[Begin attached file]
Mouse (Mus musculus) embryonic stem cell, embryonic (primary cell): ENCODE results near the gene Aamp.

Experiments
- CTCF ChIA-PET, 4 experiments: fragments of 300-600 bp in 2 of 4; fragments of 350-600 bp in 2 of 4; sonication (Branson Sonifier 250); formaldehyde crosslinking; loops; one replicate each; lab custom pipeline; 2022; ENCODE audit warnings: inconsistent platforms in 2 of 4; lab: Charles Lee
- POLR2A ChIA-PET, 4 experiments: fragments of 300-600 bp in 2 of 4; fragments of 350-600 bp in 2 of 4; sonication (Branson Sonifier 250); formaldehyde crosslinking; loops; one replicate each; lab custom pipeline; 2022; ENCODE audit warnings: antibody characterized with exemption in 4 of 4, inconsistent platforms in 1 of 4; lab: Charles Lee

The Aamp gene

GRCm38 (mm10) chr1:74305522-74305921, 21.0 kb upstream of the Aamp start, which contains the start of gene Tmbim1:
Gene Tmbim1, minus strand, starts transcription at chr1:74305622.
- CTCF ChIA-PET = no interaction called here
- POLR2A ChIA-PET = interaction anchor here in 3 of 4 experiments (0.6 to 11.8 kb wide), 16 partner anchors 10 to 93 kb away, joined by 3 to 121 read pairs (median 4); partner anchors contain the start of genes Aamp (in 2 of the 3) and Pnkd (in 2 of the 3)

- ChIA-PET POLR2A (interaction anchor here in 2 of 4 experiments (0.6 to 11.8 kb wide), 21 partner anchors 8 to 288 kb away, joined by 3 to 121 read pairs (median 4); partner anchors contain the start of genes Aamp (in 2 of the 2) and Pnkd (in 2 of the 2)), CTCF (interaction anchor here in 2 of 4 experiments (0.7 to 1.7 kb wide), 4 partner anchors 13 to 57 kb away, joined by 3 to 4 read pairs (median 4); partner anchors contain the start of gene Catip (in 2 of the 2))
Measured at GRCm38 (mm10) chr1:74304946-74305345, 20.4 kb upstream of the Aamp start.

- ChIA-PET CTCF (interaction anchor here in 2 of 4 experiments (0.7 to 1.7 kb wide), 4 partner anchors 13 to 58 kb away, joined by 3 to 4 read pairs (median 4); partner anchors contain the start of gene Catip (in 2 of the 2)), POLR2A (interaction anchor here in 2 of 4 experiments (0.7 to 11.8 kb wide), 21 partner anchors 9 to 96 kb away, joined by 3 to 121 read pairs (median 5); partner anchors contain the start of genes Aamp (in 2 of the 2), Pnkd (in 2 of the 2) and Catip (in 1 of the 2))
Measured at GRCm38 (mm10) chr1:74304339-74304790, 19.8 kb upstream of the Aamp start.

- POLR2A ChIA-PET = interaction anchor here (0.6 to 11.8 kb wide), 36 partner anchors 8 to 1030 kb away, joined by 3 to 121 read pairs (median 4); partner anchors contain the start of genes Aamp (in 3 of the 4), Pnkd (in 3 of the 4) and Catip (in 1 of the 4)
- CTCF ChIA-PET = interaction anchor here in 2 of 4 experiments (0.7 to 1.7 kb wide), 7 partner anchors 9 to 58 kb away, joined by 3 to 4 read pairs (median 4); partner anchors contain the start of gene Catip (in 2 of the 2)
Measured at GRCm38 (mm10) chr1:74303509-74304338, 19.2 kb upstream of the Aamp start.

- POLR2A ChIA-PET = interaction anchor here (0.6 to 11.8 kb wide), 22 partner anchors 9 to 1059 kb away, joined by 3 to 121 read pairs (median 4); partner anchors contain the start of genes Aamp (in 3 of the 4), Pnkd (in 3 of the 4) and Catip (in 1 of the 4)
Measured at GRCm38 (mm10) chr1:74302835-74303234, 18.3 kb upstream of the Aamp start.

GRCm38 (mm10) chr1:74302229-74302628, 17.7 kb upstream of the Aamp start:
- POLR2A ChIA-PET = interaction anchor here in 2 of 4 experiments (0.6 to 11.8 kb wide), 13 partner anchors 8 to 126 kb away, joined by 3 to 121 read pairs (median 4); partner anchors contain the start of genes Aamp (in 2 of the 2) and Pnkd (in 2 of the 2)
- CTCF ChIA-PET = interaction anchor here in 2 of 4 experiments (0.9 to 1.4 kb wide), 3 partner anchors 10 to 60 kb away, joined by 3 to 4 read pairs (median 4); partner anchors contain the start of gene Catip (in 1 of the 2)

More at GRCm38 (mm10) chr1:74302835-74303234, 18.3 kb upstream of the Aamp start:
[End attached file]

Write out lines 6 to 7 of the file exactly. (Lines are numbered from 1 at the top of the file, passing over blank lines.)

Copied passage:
GRCm38 (mm10) chr1:74305522-74305921, 21.0 kb upstream of the Aamp start, which contains the start of gene Tmbim1:
Gene Tmbim1, minus strand, starts transcription at chr1:74305622.